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Television and the election: was it television what hung it?

Television and the electionTelevision continued to dominate as a source of influence and information in this year’s election, despite 2010 being anticipated by some as the first social media election in the UK, according to Deloitte’s official report for the 2010 MediaGuardian Edinburgh International Television Festival, ON TV: perspectives on television in words and numbers.

According to the survey, designed by Deloitte and conducted by YouGov, almost half of respondents who watched the debates said they had an influence on the way they chose to vote. Among those who said the debate had an impact on the way they chose to vote, the most common resulting impact was to re-affirm or confirm support for a particular party.

  Television and the election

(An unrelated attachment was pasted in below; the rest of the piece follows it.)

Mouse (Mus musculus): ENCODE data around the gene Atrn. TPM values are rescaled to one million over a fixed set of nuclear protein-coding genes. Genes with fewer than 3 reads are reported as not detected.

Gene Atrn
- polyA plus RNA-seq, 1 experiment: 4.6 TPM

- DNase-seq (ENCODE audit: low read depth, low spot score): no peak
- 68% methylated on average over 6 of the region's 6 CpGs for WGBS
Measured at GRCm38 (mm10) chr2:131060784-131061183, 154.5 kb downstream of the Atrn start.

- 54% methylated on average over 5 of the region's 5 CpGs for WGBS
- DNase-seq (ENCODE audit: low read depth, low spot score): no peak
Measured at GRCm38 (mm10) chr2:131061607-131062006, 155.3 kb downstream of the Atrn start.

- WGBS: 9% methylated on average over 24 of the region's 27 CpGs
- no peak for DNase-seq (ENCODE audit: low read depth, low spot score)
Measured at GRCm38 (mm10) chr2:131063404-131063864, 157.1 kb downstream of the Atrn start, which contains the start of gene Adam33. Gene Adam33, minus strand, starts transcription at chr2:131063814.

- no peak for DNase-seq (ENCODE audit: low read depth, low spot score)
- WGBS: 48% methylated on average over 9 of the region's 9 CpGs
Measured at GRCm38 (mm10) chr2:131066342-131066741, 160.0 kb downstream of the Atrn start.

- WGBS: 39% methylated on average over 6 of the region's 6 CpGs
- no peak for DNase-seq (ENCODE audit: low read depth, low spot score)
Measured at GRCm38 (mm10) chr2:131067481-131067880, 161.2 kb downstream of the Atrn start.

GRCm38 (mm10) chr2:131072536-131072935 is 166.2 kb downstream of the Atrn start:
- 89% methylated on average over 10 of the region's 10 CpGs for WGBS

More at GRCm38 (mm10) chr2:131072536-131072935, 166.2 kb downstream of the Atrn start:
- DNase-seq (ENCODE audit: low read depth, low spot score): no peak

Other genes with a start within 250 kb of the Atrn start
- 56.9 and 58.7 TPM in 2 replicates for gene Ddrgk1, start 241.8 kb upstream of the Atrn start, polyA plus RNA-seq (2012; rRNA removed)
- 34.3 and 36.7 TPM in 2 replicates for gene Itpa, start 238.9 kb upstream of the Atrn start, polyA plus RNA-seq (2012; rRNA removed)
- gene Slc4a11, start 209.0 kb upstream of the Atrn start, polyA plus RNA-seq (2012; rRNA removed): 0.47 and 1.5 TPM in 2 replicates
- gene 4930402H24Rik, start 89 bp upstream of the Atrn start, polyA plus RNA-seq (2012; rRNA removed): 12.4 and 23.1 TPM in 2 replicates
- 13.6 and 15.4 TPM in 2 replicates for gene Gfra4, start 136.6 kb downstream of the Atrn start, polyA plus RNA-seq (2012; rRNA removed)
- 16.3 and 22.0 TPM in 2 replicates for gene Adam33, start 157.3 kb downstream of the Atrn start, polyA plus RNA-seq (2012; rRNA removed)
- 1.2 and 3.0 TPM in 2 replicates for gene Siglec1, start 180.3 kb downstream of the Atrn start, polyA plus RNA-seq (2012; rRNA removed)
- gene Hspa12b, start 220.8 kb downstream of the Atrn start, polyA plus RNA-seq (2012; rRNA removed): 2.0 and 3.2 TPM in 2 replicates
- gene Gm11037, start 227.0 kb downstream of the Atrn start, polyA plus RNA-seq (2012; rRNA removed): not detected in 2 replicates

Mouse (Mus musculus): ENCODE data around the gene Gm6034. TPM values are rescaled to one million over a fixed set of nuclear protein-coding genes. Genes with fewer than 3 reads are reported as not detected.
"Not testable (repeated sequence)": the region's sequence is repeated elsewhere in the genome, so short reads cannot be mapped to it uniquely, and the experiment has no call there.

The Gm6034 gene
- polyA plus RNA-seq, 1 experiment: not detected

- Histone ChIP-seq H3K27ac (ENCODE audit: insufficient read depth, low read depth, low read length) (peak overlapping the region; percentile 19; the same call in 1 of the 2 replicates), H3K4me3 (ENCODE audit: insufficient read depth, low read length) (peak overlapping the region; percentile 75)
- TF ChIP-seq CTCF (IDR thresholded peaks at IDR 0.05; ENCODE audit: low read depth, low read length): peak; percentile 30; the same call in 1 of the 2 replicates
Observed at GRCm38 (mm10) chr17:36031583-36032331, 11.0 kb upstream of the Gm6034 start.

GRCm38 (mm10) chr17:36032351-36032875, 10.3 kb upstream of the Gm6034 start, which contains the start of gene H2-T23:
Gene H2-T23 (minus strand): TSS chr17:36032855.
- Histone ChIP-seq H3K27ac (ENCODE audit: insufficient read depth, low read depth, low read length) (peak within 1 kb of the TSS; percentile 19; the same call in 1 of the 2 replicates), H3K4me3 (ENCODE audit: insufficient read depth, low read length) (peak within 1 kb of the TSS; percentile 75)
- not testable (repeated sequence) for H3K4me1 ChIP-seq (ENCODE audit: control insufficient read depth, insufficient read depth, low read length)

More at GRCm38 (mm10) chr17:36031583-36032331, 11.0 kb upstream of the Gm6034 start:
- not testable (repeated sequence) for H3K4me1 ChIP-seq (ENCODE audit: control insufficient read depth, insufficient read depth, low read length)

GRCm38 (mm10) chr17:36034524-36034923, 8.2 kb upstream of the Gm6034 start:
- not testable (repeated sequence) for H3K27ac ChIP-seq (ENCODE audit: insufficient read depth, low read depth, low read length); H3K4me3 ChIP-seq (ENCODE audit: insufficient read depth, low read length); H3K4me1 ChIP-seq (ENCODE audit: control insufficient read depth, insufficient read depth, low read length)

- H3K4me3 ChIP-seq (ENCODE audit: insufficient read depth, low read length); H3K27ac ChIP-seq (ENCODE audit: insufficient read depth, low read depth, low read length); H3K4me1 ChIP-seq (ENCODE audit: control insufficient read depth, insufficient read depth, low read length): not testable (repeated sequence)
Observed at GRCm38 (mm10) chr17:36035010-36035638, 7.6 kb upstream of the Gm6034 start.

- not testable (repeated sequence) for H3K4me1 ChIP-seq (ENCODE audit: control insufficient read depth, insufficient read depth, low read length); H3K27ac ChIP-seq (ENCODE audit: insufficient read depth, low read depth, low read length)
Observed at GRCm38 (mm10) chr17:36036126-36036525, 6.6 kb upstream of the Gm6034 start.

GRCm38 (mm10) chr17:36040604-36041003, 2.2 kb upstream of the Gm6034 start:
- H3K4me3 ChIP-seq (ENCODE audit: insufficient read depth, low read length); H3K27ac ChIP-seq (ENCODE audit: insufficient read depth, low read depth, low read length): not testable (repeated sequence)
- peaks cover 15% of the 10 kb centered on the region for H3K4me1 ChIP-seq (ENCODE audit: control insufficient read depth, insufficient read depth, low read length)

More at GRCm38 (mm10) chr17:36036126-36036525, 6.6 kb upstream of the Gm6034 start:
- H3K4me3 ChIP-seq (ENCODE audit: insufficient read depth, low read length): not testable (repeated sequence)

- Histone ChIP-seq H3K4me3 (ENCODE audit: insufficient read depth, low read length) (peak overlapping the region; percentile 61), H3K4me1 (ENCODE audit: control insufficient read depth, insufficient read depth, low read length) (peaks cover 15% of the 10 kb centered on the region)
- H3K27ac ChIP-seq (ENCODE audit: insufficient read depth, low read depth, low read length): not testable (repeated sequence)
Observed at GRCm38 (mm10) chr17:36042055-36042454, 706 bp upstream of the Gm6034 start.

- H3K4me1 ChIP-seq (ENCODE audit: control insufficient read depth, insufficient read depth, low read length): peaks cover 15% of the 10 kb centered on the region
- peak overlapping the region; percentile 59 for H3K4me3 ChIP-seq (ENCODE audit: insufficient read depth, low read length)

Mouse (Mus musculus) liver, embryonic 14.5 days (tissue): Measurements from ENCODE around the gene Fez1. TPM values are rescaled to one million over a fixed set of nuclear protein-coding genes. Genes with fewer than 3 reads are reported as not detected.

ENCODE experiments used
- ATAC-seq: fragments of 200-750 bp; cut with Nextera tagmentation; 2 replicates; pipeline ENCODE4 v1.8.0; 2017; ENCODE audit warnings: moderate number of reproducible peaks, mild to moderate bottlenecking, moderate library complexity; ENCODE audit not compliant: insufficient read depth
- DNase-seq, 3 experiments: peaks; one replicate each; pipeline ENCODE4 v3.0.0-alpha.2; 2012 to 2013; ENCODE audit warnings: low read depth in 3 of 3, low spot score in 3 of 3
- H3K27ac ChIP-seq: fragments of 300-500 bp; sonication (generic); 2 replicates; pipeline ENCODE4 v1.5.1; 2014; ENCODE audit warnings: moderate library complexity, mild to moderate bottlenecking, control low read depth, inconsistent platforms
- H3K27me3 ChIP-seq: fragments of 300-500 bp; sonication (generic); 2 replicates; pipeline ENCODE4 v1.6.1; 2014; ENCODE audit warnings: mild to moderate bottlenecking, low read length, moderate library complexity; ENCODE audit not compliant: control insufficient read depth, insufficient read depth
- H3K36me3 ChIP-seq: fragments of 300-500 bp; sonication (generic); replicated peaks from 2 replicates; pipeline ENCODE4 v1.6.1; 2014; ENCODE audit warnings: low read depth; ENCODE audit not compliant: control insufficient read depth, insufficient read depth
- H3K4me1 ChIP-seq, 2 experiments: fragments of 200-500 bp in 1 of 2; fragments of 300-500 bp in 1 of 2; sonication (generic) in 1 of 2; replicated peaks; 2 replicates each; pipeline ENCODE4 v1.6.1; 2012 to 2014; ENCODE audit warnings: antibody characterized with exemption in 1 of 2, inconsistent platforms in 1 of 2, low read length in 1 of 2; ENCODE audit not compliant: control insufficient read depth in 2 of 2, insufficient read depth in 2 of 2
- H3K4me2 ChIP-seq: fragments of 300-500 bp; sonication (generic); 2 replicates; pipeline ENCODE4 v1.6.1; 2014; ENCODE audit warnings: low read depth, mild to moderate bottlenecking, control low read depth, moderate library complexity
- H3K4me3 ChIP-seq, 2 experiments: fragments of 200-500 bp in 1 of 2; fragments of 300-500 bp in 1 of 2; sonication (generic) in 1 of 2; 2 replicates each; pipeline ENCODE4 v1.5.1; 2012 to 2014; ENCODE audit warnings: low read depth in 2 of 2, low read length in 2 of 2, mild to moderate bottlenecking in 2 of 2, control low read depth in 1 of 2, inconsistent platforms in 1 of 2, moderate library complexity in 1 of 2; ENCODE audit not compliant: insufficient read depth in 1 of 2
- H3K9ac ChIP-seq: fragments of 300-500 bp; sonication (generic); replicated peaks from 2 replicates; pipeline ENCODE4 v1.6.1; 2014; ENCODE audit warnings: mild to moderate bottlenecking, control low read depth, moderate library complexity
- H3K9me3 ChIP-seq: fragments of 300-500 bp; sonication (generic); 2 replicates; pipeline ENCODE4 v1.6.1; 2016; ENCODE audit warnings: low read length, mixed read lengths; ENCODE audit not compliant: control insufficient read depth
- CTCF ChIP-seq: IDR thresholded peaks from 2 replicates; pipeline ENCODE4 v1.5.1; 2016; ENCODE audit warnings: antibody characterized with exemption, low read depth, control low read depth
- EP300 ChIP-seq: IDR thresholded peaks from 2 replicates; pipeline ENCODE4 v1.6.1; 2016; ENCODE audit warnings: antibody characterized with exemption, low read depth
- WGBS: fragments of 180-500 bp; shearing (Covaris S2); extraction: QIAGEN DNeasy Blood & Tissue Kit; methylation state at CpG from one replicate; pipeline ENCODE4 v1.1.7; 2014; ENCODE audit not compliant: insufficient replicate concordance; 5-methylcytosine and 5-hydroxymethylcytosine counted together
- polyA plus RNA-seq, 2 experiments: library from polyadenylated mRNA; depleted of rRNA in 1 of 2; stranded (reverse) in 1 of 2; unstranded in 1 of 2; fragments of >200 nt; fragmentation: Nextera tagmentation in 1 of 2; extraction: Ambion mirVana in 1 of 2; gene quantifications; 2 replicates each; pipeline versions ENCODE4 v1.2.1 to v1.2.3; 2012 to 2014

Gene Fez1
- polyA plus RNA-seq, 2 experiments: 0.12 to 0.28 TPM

But of those impacted by the debates, 12 percent said they had changed their vote as a result, and 7 percent decided to vote when previously they had planned to abstain (see Figure 3). These individuals represent a small proportion (2.8 percent and 1.6 percent respectively) of the entire sample; on a national scale, this might only make a difference in marginal seats where a small incremental swing made the difference between one party winning or losing.

However, it is unlikely that television significantly changed the election result. The longer-term trend of a gradual decline in support for Labour since its landslide victory in 1997 and the massive swing required for a Conservative majority made a hung Parliament the most likely outcome.

Television’s biggest impact was to offer, in the form of the debates, a relatively unfiltered view of the leaders to the general public. Newspapers, by contrast, typically apply a degree of editorial to their coverage.

Find out how traditional and new media compared against television in ON TV: perspectives on television in words and numbers, released on 27 August.

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